Funding needs of Mississippi school districts took center stage in Meridian at a superintendents legislative meeting Monday.
The Mississippi Association of School Superintendents acknowledges that declining revenues are a reality and beyond the state's control.
But they say it's still important for lawmakers to know what districts need most, with the Mississippi Adequate Education Program (MAEP) leading the way.
"It would be great to get some help in the area of facilities and transportation, our teachers get a pay increase," said Lauderdale County superintendent Randy Hodges. "You know, it's just a number of things that we wanted to discuss as we see as priorities."
"We've got to deal with the projections that we had," said Sen. Videt Carmichael, chairman of the Senate Education Committee. "We're not meeting those projections, so consequently, we can't put that amount of money into education or other priorities that we have as much as we would like to. So if you can't do what you want to do, let's do as much as you can to make it better."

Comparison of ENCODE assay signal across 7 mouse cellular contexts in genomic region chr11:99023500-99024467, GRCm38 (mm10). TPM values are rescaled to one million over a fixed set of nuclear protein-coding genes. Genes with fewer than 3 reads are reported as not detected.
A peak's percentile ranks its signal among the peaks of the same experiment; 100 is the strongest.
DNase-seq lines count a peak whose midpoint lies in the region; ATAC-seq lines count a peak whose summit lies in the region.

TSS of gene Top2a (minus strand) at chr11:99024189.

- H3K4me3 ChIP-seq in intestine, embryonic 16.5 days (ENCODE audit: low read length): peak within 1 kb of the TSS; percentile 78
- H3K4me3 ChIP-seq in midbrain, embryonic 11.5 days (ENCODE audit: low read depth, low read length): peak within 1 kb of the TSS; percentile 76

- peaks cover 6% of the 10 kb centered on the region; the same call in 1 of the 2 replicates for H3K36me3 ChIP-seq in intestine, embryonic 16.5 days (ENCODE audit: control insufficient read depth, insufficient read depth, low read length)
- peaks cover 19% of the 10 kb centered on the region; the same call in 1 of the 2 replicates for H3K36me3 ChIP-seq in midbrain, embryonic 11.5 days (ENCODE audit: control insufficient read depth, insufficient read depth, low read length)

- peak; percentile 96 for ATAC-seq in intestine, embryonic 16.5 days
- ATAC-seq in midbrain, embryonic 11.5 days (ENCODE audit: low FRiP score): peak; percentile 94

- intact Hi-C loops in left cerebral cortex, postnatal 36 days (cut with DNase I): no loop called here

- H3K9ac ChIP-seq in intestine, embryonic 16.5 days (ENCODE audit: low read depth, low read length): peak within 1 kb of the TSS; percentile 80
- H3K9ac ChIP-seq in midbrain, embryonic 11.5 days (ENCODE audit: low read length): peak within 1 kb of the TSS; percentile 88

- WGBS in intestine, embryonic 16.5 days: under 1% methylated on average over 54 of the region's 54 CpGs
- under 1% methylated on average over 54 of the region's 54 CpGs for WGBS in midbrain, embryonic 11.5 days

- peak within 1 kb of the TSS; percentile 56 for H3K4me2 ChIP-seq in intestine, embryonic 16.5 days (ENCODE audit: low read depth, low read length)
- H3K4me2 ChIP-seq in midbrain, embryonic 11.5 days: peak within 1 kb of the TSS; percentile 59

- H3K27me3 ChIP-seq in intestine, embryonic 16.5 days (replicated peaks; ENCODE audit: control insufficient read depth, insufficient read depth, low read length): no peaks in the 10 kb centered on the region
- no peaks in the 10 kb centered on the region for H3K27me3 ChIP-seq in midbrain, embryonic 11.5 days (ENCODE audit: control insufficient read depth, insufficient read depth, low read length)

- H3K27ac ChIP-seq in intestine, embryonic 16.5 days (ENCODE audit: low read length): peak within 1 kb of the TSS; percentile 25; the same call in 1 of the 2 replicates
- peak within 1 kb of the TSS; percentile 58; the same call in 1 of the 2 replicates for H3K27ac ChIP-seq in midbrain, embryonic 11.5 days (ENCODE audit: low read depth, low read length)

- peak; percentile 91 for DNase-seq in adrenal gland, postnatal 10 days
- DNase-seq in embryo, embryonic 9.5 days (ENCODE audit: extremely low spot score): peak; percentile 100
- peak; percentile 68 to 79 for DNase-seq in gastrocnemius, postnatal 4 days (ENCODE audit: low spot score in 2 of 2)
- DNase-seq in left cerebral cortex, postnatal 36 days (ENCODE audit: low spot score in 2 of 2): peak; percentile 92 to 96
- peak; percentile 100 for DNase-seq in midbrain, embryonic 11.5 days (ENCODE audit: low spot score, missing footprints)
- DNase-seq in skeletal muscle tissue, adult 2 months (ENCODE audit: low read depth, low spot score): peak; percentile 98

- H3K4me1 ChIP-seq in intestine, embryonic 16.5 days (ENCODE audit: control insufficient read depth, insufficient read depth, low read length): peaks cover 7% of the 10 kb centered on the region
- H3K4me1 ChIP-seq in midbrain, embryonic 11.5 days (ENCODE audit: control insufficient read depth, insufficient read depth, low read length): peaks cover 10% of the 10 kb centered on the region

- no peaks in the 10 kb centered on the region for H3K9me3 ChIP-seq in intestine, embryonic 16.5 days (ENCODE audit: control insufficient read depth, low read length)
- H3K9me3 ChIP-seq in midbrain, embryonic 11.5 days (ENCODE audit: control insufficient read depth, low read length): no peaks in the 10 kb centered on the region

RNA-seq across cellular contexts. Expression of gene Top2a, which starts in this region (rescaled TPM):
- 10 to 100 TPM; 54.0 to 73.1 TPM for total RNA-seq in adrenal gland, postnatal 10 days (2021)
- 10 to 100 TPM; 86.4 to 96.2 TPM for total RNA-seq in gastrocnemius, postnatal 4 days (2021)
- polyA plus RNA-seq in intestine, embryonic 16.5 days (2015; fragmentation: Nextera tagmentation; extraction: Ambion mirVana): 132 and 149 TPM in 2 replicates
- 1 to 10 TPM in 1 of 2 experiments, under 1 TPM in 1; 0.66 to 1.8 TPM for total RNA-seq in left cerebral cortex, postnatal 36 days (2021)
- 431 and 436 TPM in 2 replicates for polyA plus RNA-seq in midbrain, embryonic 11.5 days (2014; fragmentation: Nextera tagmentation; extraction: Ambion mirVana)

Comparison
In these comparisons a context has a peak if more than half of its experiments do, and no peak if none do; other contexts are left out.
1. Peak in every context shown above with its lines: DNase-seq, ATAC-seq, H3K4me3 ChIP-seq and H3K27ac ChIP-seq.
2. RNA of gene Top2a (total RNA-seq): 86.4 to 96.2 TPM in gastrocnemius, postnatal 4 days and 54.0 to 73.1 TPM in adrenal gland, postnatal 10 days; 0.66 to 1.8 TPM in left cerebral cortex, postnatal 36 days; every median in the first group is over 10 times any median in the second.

The superintendents association conducts twelve of these meetings statewide every year. Over 91 percent of Mississippi children attend public schools.
MASS Legislative Priorities for 2010:
Full funding of MAEP
Establish different exit points for high school seniors
Revision of mandatory publications of tax increase
Legislative relief to reduce operational costs
55 mill cap
Make kindergarten mandatory for all
Increase educational requirements to qualify for local board member
No new programs mandated by legislature during the current economic crisis
Per student calculation in MAEP formula
Funding of facilities and staffing for a statewide Pre-K program